Kei Nishikori's Future Extremely Bright Despite Loss in 2014 US Open Final

Brendan O'Meara@@BrendanOMearaFeatured ColumnistSeptember 9, 2014

Kei Nishikori, of Japan, walks back to the baseline during his match against Marin Cilic, of Croatia, during the championship match of the 2014 U.S. Open tennis tournament, Monday, Sept. 8, 2014, in New York. (AP Photo/Charles Krupa)
Charles Krupa/Associated Press

Kei Nishikori's run through the U.S. Open was, to put it mildly, eventful. This was Mike Tyson's Punch Out and he was Little Mac, ascending through better and better opponents before ultimately losing to a Marin Cilic who possessed a haymaker, knockout blow.

Many players run into hurricanes on the court and like the real thing, they always have names. He survived Hurricane Cilic beaten (3-6, 3-6, 3-6) but not broken. Nishikori, if nothing else, proved he belongs on this stage.

It could also have been the attrition of his body. Since the fourth round, the No. 10 seed played 14 sets and 164 games to reach the final. Fatigue set in, but the way he played and how he grinded proved what a special player he is and can be.

Nishikori, who has a nice serve but not the BIG serve, must earn his points where players like Cilic, Federer and Milos Raonic can ride the power of their serves.

For Nishikori, his U.S. Open apotheosis began against No. 5 Raonic in the fourth round. It started one day and ended on another.

Five sets, back and forth, two tie breaks and Nishikori came out ahead.

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Raonic said on CBS Sports.com:

His foot speed was the most probably difficult part. He was taking the ball very early, controlling the center of the court. He was keeping himself in a lot of situations where someone might be out of position. He was getting himself in good position and giving himself good opportunity to swing at the ball properly.

It took four hours and 19 minutes. And if that wasn’t enough, Nishikori faced the 2014 Australian Open champion and No. 3-seed Stan Wawrinka. Again, Nishikori took five sets to outlast Wawrinka. Nishikori is an illusionist. How he pulls off these tricks is anyone’s guess. Knowing the solution would spoil the magic.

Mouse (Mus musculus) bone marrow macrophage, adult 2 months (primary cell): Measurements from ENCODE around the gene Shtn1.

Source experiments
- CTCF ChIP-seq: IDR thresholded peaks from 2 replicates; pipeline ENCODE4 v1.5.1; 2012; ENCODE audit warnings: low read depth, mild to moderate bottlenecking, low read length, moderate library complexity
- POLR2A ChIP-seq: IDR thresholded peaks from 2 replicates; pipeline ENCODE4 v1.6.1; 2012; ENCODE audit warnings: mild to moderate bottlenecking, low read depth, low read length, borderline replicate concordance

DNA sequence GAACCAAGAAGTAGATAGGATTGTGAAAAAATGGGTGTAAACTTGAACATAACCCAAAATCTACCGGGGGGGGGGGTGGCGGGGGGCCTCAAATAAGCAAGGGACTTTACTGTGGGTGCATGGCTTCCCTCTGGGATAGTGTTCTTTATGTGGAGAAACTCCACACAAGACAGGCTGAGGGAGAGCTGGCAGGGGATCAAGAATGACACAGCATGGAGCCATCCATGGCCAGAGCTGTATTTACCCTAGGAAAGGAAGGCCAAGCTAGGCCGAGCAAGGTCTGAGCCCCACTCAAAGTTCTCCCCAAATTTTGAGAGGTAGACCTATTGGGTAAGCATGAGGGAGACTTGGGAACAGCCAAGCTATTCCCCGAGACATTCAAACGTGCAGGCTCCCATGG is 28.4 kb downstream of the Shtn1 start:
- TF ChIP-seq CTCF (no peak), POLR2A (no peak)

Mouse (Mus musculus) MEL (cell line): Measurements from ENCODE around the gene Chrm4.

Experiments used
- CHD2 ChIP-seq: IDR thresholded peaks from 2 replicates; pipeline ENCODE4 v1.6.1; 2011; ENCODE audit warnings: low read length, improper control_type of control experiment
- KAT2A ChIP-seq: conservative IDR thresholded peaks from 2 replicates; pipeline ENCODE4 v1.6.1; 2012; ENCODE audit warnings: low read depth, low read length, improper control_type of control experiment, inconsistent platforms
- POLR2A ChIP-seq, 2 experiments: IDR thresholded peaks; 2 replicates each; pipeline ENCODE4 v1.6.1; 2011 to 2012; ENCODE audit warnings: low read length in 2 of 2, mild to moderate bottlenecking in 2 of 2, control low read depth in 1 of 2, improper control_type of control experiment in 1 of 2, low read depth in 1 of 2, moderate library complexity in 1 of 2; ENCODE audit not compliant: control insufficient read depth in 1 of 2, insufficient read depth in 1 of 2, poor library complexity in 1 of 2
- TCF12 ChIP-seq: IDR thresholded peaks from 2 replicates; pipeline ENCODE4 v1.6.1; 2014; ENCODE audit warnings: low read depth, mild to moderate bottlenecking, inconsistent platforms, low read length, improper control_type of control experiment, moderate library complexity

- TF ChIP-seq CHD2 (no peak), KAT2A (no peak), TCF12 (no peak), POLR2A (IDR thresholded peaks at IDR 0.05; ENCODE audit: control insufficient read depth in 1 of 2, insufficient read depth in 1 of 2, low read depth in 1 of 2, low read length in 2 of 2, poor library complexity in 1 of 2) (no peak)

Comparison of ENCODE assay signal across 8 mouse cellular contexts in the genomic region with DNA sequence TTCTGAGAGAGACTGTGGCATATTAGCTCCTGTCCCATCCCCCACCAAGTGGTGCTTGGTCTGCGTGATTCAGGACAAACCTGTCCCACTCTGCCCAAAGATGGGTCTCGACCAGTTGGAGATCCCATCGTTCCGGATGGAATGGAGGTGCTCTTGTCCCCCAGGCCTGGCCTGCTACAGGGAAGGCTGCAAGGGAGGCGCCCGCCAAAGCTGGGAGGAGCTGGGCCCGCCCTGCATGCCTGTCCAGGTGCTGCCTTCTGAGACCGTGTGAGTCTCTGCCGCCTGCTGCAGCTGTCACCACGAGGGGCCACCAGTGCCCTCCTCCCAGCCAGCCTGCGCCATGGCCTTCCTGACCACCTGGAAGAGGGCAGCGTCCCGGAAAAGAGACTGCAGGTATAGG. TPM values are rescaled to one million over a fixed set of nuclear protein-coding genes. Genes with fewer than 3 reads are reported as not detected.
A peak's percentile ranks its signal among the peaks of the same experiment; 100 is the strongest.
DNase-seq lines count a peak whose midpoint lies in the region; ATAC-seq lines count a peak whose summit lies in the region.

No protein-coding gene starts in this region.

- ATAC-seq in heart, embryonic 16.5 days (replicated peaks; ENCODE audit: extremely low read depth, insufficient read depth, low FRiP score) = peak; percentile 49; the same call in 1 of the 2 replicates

Wawrinka said in The New York Times after the match, "Even at the beginning he looks like he’s going to die on the court, but he’s there. Physically, he’s there. Even at the end of the match, even. We were both quite tired in the fifth set. I try not to show. He was really going for his shot in the fifth set... That’s life."

The natural progression of Nishikori’s Odyssey through Flushing Meadows had to be the No. 1 overall seed and No. 1 player in the world Novak Djokovic. From five to three and now to one. There’s no way, no chance after playing 10 sets of tennis against two top-five players in less than two days that he could possibly show up and play well.

No shot. None.

Djokovic said he “wasn’t himself,” and maybe part of that had to do with the weather, but guys like Nishikori can’t be allowed to hang around. He reaches shots and grinds men down, and he’s just getting started.

Nishikori was born the year his coach became the youngest man to win a Grand Slam ever. That’s Michael Chang.

Under the tutelage of Chang, the 1989 French Open winner, Nishikori will continue to blossom. Just like Chang, Nishikori is quick and runs down points and beats other men with his tenacity and fitness.

Chris Chase of USA Today wrote, “Nishikori and Chang paired up late last year, with Nishikori hoping the union would help him break through into the top 10. The pairing was supposed to last five months, but early success kept Chang on the team and it’s paying dividends now.”

But being smaller and being, by comparison, far less powerful, Nishikori puts all the emphasis on his legs. That means he doesn’t have easy points. Because he lacks the wingspan of an albatross, he’s relatively easy to ace.

Raonic aced him 35 times. Wawrinka aced him 18 times. Djokovic managed just 13 and Cilic drilled 17 in just 27 total games. Nishikori, on the other hand, barely gets more than a six pack of aces. Again, no easy points.

Nishikori runs the risk of breaking down early given how hard and how much he runs. Just ask Rafael Nadal how that has treated him over his career. Even in this tournament, Nishikori battled an infected toe.

Charles Krupa/Associated Press

He’s got the ability, the coach and the mental toughness to wear big hitters down. If his opponent's second-serve points crest over 50 percent, that appears the best—and only—way to beat Nishikori. Cilic won 80 percent of his first-serve points and 61 percent on second serve.

“I couldn’t play my tennis,” Nishikori said during the CBS broadcast. “It’s a really tough loss. I’m really happy to come to the final. It was a fun two weeks here. I hope I can come back next year.”

Nishikori has French Open written all over him. And while it’s unlikely he’ll be an all-time great, a player of his skill is here to stay, much to the chagrin of the old and new guard alike.

All stats were provided at usopen.org.